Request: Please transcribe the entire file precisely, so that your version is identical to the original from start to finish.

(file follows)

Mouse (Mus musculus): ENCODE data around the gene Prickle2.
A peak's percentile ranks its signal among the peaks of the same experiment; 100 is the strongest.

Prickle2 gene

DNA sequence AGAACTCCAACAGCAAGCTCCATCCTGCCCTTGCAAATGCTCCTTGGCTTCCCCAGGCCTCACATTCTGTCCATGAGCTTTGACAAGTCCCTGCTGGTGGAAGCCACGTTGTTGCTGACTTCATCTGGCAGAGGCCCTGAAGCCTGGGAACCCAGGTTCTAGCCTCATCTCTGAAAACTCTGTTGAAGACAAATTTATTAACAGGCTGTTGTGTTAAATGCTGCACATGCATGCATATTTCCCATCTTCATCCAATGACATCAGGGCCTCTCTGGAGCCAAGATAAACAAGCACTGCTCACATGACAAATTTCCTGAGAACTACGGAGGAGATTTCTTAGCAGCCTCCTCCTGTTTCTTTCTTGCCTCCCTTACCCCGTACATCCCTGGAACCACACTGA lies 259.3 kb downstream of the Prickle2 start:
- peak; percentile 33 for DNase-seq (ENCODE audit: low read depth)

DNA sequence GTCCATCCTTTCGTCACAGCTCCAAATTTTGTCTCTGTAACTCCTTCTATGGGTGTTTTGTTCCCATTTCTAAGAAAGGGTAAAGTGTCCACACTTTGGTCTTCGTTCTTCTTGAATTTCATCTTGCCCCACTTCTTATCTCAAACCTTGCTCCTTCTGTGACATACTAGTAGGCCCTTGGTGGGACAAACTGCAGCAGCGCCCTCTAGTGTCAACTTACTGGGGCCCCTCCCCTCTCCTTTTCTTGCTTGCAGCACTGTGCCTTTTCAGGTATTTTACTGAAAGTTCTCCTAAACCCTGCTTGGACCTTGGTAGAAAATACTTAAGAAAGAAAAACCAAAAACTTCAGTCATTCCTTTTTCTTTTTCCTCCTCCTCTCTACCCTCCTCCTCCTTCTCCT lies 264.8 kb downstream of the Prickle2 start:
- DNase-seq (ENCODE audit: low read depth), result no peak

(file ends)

Mouse (Mus musculus): ENCODE data around the gene Prickle2.
A peak's percentile ranks its signal among the peaks of the same experiment; 100 is the strongest.

Prickle2 gene

DNA sequence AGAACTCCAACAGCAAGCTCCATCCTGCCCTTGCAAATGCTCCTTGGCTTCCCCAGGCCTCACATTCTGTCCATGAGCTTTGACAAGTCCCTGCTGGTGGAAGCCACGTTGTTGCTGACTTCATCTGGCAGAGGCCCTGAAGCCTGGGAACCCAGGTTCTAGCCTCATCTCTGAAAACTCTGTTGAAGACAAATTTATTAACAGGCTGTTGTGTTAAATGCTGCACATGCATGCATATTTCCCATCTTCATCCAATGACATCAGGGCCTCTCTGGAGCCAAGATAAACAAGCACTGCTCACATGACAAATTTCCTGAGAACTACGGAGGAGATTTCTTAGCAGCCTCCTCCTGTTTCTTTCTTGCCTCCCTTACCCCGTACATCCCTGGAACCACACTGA lies 259.3 kb downstream of the Prickle2 start:
- peak; percentile 33 for DNase-seq (ENCODE audit: low read depth)

DNA sequence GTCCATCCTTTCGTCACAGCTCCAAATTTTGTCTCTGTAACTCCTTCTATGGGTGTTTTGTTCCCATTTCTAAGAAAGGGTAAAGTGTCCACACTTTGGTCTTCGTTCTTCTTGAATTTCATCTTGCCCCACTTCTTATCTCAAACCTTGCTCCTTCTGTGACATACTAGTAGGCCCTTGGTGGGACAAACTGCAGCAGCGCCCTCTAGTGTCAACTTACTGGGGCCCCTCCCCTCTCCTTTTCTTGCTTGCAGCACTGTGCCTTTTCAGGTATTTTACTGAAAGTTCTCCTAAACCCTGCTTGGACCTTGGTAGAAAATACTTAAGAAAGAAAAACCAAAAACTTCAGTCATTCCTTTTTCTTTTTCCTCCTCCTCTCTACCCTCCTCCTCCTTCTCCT lies 264.8 kb downstream of the Prickle2 start:
- DNase-seq (ENCODE audit: low read depth), result no peak